I don't mean the volume of commercials which can grow INCREDIBLY LOUD nor do I mean the spasmodic filming of scenes that I guess is supposed to add to suspense. For the record, I pay attention to clever and cute commercials rather than loud ones and I like a well written script to create suspense. Loud or jerky are cheap tricks that don't cut it for me.
But that isn't what I was going to talk about today. It is content and what the media tells us is news....even if it isn't newsworthy.
I had a bout of insomnia a few nights ago and turned on ABC to a program called America This Morning. This airs from 4:00-4:30 AM and I don't want to be too critical (well, really I do, but I'm pretending) because I haven't seen this before and not likely to intentionally watch it again. Tuning in mid-segment, I have no idea who was being discussed other than it was a celebrity. Or at least a celebrity by early morning media standards. The male host was referring to someone calling a woman the 'H' word. The female host looked puzzled and said "the 'H' word? Do you mean 'whore'?" to which he said yes without batting an eye.
He doesn't know how to spell whore but uses it on a national program? Does someone feed him the stories through a headset? He can't be reading a teleprompter or surely he would have called the woman a wha-hor-ee since phonics works for him.
In the Detroit area right now, the big news is the murder of a woman from Grosse Pointe. Look up Jane Bashara if you are curious, but you may have already heard about it. The story has been mentioned on Good Morning America and Inside Edition, presumably because it happened in what is considered a wealthy community. If it had happened in Detroit or a small blue collar community, it wouldn't make national news unless the murderer filmed the event and was dressed like Sponge Bob Squarepants or something equally eye catching for news promos.
I digressed again. Sorry. I am not making fun of anyone's murder. I may comment in weeks or months ahead on this story and how locals are reacting that has nothing to do with what is seen or heard on TV, or I may spend my time more productively extracting lint from belly buttons around here.
The local NBC affiliate teased viewers all day long with an exclusive interview that tied into the murder story. Yes, we bit. We watched the 11:00 NBC news and recorded the ABC station to compare notes. Basic news coverage was the same but the interview was an exclusive. I was so excited I hurt myself yawning.
But what followed this report? Grammy winning jazz singer Anita Baker called the police who responded to her home in another part of Grosse Pointe. A woman had been seen peering in her windows and fumbling at her door. Let me make this clear, I am not making fun of Ms Baker. She did the right thing and I am glad there turned out to be a simple explanation. The woman was a cleaning lady on a new job and had the wrong address. It was a simple and honest mistake.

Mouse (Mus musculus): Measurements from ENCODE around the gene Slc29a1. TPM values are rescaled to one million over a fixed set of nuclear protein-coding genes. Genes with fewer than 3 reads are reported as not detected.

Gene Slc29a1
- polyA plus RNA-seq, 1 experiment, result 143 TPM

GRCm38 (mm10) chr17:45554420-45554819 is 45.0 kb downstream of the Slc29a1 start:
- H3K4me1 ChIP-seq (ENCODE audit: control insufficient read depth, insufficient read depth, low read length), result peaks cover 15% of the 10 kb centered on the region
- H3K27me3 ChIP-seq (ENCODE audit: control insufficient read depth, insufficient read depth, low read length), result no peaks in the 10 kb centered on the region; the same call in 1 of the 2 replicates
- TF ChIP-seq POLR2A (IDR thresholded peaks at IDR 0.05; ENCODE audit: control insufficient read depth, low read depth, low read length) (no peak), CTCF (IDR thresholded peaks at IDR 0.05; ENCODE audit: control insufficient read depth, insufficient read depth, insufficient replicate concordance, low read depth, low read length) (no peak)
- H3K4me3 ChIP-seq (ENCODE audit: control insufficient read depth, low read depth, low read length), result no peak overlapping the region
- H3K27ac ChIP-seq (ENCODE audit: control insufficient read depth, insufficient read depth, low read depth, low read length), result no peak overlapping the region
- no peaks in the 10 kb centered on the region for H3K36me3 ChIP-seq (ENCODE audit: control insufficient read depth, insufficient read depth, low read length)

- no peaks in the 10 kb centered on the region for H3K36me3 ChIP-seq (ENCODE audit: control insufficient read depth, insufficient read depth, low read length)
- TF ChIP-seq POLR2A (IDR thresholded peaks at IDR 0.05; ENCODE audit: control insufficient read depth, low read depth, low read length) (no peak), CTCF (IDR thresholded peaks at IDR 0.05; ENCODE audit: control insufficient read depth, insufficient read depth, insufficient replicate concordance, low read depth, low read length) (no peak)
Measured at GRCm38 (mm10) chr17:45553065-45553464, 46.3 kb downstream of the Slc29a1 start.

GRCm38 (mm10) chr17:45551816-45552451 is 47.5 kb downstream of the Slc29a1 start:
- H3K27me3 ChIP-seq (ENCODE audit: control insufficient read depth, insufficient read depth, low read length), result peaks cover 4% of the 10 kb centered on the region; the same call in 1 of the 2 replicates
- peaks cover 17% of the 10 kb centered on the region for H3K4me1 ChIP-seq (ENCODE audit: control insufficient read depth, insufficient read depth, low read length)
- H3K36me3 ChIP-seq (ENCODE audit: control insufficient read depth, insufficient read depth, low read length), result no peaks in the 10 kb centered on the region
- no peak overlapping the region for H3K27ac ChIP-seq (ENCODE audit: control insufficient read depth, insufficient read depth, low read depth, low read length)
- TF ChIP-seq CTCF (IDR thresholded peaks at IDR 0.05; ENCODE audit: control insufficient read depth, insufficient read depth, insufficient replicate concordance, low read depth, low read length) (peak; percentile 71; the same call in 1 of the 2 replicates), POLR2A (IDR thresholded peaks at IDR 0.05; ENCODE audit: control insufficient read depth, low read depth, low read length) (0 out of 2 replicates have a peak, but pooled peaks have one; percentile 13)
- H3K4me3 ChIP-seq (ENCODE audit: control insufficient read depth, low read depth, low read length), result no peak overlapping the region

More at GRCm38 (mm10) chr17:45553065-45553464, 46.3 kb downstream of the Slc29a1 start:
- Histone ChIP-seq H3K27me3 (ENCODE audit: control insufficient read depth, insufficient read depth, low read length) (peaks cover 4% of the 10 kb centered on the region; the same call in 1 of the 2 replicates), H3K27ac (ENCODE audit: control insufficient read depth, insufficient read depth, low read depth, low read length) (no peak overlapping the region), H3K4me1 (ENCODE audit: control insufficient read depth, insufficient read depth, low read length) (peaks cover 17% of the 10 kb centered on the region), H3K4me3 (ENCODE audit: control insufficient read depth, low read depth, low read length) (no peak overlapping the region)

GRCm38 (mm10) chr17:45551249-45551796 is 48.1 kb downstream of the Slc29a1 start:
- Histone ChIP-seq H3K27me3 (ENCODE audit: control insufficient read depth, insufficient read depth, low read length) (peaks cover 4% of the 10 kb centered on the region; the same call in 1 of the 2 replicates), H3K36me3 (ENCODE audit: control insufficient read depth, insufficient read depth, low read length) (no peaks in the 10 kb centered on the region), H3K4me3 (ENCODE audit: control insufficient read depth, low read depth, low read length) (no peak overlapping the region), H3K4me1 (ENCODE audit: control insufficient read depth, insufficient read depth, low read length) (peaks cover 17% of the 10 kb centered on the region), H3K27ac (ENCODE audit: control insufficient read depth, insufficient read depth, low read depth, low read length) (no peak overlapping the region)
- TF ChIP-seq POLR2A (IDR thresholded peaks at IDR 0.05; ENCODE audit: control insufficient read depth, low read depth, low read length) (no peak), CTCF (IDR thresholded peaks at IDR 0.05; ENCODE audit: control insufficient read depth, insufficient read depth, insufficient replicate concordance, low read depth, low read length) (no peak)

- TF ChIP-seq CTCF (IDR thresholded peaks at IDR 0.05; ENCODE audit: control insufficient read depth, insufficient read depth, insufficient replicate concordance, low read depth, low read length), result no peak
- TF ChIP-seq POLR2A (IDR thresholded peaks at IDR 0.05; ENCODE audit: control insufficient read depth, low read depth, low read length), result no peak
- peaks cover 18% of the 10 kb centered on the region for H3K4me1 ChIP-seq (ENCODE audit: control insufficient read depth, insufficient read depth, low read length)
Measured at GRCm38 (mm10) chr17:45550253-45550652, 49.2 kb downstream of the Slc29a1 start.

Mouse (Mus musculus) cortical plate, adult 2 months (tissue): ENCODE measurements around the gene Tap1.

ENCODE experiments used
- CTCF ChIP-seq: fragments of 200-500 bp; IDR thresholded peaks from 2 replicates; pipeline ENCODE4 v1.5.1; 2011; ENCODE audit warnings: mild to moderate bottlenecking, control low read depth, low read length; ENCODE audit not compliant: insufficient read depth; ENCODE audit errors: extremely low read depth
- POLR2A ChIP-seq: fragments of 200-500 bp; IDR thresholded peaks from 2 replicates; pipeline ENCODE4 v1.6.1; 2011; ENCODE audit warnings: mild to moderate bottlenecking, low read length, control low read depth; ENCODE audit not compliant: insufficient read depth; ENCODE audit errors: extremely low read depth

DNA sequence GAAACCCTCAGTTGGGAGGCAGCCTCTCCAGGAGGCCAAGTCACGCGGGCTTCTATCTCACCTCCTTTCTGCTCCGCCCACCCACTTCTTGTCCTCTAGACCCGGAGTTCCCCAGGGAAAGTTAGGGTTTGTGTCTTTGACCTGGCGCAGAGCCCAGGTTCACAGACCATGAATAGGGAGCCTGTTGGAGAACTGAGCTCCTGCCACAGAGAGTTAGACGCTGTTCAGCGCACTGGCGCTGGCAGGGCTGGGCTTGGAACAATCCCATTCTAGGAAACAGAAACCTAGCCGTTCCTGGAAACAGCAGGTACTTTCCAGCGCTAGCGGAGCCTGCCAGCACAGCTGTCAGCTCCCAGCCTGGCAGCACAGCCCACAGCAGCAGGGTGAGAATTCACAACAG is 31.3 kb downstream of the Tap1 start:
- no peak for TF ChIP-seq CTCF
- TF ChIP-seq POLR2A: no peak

Why was any of that newsworthy?
Are you wondering exactly what set me off this morning and made me torture you with my opinions? Kelly Ripa. I know I am one of the five people in America who doesn't adore her but I keep my comments to myself even when hubby leaves the show on through the opening dialog so that he can make comments. This morning she used the word 'discluded' at least 3 times and her guest co-host used it also. The context was to not include someone in a group. It isn't a widely accepted word in any dictionary but 'urban dictionary' online and on Facebook.
Lord, help us.
New words become legitimate out of common usage, usually with a technological spin. We all 'google' even if we use a different search engine and it wasn't that many years ago that 'texting' was a typo rather than an activity. But 'discluded'? Is it really too much to say 'not included'?
* Sigh *
I have no cleaning lady coming today so I am putting on my Sponge Bob outfit and killing some dust bunnies with or without a film crew. I may be discluded from the in crowd on Facebook with only 118 friends (it only took me 3 minutes to figure out how many friends I have on FB, something that was clearly apparent before they switched to the this Time Line business), but I can honestly say I am not a media wha-hor-ee.